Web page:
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Inducible Nitric Oxide Synthase-Vascular Endothelial Growth Factor Axis: A Potential Target to Inhibit Tumor Angiogenesis by Dietary Agents

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Human solid tumors remain latent in the absence of angiogenesis since it is a critical process for their further growth and progression. Experimental evidence suggests that targeting tumor angiogenesis may be a novel strategy to check tumor growth and metastases. Recent studies suggest that several bioactive food components can suppress tumor growth by inhibiting angiogenesis. This suppression occurs because of a direct effect on the tumor, as well as a direct effect on vascular endothelial cells. These food components can target epigenetic processes and thereby suppress the pro-angiogenic tumor microenvironment. One likely epigenetic target is inducible nitric oxide synthase (iNOS). iNOS is known to regulate vascular endothelial growth factor (VEGF) expression, and thereby tumor angiogenesis. The ability of food components to influence the inducible form of cyclooxygenase, COX-2 may also contribute to their impact on tumor growth and angiogenesis. This review focuses on recent developments related to the angiogenic role of the iNOSVEGF axis and how dietary components may target this axis. Overall, studies suggest that the anti-angiogenic potential of physiologically concentrations of relevant food components could be used as a practical approach for cancer prevention and intervention.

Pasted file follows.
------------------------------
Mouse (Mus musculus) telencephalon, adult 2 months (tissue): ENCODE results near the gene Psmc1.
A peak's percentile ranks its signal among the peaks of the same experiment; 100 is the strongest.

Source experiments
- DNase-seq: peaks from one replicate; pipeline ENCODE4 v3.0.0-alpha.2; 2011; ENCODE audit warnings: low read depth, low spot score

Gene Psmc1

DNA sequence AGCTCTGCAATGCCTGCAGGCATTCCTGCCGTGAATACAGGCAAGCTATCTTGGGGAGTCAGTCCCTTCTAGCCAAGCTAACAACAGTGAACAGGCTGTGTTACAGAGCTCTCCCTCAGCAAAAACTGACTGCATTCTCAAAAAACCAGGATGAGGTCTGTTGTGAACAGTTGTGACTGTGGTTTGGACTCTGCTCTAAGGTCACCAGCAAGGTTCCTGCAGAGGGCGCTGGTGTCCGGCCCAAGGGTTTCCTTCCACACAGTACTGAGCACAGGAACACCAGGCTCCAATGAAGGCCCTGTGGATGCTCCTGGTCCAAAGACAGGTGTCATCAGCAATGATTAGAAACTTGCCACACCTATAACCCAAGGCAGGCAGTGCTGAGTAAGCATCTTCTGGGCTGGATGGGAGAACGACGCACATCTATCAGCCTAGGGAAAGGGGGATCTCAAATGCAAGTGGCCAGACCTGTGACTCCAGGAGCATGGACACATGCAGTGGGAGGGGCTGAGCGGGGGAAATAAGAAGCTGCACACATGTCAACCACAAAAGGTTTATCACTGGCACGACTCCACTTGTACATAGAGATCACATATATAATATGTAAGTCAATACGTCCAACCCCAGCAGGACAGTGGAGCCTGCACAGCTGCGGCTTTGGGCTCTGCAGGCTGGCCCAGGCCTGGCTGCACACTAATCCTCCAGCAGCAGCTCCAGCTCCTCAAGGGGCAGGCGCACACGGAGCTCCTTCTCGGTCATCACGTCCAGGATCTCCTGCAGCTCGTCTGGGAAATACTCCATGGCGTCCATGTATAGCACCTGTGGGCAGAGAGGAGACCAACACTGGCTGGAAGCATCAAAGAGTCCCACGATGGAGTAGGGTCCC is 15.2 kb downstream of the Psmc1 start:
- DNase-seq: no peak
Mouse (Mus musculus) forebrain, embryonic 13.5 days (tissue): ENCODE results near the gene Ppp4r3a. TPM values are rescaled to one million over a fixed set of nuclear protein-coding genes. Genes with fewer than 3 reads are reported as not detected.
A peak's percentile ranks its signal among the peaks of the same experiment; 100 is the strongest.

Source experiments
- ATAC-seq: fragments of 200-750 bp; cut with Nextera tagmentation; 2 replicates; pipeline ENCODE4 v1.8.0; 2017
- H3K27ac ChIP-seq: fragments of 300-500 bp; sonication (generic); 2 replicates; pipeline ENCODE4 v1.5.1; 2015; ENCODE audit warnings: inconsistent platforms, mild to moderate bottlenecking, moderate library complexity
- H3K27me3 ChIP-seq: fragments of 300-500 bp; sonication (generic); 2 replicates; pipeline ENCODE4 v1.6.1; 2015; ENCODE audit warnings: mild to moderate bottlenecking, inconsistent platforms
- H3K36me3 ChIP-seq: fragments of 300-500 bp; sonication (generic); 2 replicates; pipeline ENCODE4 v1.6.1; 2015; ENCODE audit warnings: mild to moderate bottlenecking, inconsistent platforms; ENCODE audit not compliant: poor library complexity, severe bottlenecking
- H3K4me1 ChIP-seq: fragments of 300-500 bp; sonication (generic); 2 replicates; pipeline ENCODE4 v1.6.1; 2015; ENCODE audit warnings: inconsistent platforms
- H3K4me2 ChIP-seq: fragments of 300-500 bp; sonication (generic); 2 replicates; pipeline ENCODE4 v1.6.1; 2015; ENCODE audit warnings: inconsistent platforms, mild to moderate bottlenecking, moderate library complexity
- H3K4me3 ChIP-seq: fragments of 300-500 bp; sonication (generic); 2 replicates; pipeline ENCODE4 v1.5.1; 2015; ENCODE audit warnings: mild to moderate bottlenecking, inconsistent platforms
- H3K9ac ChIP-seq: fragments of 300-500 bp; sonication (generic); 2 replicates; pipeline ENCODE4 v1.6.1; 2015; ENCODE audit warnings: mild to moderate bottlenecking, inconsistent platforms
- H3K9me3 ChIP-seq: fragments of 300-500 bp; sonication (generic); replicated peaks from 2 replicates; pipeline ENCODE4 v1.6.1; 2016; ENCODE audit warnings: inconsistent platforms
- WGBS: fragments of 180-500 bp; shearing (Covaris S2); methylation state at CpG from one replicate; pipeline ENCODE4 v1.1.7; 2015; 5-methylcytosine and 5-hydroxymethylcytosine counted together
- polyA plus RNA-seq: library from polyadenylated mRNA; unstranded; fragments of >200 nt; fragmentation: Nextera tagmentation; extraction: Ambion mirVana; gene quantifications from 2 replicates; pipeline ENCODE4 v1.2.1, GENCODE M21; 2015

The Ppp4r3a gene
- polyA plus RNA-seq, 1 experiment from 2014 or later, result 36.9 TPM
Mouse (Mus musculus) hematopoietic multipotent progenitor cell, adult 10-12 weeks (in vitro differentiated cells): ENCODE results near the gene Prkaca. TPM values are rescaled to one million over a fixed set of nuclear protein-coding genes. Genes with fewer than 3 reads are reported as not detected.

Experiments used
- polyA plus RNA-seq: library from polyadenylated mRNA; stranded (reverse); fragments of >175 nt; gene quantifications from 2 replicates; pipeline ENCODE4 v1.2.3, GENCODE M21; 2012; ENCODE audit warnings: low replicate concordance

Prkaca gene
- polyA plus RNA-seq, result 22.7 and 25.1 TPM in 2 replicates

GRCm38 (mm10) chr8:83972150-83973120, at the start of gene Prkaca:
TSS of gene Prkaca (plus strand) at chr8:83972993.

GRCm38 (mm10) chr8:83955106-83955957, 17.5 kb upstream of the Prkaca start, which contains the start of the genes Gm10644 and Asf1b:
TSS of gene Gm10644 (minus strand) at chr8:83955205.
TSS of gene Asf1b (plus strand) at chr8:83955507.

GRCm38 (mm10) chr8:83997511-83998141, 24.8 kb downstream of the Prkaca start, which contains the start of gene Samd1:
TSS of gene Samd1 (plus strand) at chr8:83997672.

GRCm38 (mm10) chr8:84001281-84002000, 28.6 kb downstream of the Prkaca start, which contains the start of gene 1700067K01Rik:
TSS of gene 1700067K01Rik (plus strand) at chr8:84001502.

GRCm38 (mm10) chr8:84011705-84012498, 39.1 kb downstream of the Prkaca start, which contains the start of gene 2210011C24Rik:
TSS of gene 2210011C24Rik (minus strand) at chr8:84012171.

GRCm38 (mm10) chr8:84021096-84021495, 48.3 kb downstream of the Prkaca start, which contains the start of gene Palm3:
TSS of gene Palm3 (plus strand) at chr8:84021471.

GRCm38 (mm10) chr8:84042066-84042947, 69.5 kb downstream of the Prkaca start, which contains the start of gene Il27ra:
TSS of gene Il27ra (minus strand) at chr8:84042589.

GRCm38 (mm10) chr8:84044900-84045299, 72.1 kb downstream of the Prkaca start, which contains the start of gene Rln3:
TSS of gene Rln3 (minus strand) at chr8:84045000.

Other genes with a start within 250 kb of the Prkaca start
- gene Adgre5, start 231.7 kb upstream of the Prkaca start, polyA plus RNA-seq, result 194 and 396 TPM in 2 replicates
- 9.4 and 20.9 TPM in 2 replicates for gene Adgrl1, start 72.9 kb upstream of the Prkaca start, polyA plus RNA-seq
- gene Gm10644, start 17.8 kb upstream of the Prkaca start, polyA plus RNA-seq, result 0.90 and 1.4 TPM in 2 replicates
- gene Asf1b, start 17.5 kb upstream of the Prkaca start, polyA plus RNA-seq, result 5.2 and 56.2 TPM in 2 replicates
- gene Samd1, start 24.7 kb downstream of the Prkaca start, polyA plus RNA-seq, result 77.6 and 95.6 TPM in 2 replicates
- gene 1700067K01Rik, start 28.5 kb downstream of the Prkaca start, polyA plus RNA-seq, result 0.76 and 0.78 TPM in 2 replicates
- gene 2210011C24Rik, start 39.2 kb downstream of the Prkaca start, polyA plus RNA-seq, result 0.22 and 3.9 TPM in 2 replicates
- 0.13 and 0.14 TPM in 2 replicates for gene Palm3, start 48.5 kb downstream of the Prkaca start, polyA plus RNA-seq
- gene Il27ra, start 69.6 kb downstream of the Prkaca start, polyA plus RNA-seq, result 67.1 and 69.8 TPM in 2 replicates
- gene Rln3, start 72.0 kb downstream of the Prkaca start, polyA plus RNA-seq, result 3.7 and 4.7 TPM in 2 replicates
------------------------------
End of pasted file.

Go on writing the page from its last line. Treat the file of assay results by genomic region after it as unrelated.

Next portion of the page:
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Keywords: Angiogenesis; bioactive food components; inducible nitric oxide synthase; vascular endothelial growth factor

Document Type: Research Article

Publication date: August 1, 2007

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  • Current Cancer Drug Targets aims to cover all the latest and outstanding developments on the medicinal chemistry, pharmacology, molecular biology, genomics and biochemistry of contemporary molecular drug targets involved in cancer, e.g. disease specific proteins, receptors, enzymes, genes.
    Each issue of the journal contains a series of timely in-depth reviews written by leaders in the field covering a range of current topics on drug targets involved in cancer.
    As the discovery, identification, characterization and validation of novel human drug targets for anti-cancer drug discovery continues to grow; this journal has become essential reading for all pharmaceutical scientists involved in drug discovery and development.
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